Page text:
Everything that happens to us is a result of the energy we put out there.

Is a victim of assault really a victim then, or are they responsible somehow by inviting the negative energy? For clarity, totally not my belief here, but it does seem to be a necessary question if one believes the rest of The Secret’s message.

If we can reshape our reality to invite more money, more friends, etc. through mind set, why would avoiding negative acts by other people be any different? And if the answer is that you can’t, then this set of rules being defined seems rather arbitrary.

These kinds of uncomfortable questions seem completely avoided by proponents of The Secret.

Extreme Cases: An Anecdotal Aside

I’ve encountered spiritual healers who were also big believers in The Secret mentality. In one notable case, the person talked about focusing on making money such that that money would appear in your wallet, or bank account.

It was the most overt claim to magical evocation I’d heard. Not to mention the following philosophical conundrum: where is this money coming from?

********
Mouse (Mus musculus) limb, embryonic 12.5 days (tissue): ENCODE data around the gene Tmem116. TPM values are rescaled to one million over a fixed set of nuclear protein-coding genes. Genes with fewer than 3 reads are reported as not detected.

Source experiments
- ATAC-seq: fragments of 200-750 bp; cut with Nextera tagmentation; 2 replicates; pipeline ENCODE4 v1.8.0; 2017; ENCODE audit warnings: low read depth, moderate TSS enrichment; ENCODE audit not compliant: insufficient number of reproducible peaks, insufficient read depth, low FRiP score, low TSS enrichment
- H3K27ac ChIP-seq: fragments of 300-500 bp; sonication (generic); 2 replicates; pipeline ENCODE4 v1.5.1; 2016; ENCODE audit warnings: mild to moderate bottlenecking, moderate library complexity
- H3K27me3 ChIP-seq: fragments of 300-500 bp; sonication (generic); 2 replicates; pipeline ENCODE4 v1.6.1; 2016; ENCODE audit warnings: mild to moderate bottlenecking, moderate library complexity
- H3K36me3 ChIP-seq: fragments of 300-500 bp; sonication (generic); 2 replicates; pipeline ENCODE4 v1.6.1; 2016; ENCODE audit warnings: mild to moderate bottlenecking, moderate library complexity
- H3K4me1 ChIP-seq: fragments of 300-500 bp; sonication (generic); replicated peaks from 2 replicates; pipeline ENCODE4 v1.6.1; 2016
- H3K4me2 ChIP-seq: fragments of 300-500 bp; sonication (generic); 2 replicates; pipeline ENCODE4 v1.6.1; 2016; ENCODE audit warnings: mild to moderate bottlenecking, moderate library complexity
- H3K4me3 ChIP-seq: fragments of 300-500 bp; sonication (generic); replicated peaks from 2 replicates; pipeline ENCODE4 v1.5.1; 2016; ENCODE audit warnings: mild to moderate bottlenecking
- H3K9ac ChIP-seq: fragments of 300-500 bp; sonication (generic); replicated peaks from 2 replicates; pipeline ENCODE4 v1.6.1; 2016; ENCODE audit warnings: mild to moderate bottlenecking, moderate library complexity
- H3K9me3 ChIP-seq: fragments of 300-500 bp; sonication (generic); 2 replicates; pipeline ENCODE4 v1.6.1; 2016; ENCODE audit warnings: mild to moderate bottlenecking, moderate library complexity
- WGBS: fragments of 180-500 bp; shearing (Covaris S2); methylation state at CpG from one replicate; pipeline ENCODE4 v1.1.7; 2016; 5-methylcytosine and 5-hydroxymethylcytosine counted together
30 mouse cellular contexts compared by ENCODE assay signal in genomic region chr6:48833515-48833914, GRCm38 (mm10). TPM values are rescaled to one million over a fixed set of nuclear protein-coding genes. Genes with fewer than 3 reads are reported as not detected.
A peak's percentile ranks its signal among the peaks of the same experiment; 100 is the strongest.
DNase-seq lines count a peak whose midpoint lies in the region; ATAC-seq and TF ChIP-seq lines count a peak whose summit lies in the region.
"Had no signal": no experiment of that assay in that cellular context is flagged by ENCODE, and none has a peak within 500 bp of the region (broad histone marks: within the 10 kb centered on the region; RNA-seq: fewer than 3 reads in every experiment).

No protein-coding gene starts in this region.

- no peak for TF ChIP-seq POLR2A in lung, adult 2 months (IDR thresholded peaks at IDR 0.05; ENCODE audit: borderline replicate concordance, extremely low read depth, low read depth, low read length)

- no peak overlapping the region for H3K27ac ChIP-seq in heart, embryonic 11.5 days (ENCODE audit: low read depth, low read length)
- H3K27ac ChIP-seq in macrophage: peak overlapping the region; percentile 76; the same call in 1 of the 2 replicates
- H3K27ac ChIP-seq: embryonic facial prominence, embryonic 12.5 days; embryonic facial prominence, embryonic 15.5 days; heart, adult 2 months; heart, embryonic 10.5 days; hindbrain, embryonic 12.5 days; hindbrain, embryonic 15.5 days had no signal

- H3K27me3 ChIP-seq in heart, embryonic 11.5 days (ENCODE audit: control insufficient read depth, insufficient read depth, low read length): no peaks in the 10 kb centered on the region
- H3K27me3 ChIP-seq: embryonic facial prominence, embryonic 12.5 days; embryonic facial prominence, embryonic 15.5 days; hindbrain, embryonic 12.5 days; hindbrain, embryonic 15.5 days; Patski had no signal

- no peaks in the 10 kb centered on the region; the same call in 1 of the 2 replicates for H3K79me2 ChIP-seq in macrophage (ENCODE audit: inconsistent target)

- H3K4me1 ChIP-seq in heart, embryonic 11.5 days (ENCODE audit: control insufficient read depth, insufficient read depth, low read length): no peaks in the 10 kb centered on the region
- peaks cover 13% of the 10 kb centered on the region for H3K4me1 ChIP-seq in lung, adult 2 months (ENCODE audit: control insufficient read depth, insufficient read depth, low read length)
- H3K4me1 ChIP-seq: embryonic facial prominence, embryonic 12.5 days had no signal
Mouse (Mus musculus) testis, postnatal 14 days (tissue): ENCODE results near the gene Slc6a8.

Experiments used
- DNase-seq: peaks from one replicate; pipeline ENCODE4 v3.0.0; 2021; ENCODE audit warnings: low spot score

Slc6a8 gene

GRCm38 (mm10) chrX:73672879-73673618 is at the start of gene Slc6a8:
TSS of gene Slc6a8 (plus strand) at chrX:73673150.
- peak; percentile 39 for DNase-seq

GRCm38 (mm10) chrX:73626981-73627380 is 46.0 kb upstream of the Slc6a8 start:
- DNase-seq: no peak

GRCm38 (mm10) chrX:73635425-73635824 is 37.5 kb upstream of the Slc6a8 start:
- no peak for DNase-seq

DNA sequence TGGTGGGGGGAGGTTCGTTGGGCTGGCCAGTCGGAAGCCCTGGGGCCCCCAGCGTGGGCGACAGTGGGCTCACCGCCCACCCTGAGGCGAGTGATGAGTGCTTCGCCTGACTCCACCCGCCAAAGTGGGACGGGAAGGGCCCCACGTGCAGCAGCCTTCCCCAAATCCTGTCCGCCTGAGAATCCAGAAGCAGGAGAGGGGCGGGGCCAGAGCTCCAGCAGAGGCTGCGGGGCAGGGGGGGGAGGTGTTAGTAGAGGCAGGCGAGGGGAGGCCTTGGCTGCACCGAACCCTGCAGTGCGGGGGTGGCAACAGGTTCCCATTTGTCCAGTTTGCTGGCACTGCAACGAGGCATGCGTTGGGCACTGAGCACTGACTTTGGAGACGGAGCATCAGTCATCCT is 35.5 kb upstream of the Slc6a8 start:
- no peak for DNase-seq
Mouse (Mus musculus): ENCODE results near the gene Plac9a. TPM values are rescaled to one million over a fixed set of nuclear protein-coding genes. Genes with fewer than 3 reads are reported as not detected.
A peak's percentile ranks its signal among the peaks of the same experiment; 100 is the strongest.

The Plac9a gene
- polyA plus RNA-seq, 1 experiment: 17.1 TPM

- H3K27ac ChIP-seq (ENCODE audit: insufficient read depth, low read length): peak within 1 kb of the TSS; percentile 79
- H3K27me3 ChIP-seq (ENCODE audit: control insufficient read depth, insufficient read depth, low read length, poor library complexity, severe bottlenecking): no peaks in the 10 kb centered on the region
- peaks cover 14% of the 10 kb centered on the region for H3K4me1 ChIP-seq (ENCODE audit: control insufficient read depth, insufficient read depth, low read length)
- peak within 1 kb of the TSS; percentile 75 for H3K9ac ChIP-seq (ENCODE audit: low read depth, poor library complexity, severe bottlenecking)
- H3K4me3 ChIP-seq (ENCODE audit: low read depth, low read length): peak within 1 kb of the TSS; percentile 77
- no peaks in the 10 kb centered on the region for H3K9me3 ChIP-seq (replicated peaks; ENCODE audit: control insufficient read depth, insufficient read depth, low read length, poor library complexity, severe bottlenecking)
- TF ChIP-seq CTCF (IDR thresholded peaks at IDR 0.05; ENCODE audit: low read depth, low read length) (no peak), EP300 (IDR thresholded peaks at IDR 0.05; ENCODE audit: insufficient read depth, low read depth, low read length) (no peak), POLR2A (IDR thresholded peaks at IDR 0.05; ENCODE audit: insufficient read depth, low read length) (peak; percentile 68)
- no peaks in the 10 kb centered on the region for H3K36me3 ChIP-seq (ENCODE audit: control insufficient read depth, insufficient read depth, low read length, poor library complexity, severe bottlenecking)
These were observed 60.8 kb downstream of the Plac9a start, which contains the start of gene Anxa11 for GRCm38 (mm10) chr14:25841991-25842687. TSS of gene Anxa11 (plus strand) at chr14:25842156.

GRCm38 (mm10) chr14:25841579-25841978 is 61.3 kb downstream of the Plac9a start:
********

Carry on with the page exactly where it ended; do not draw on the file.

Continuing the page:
1. The manifestation is teleporting existing money from elsewhere to the user’s wallet. This is stealing, since it likely came from bank vaults or other people’s wallets to make this happen, just by magic.
  2. The manifestation is creating new money that never existed before, complete with valid serial numbers such that the money can be used in stores (else, what’s the point?). This is also illegal since only the government can mint currency.

It gets ridiculous quickly.

Conclusion

While the aim of self help authors is usually positive, real self development is a complex process that, according to many mental health professionals, is not very compatible with platitudes and “transformational” books.

We have only to look at the sheer volume of money spent in this industry to become a bit critical of it, particularly when prescriptions and therapy for depression or generally feeling lost are at an all time high.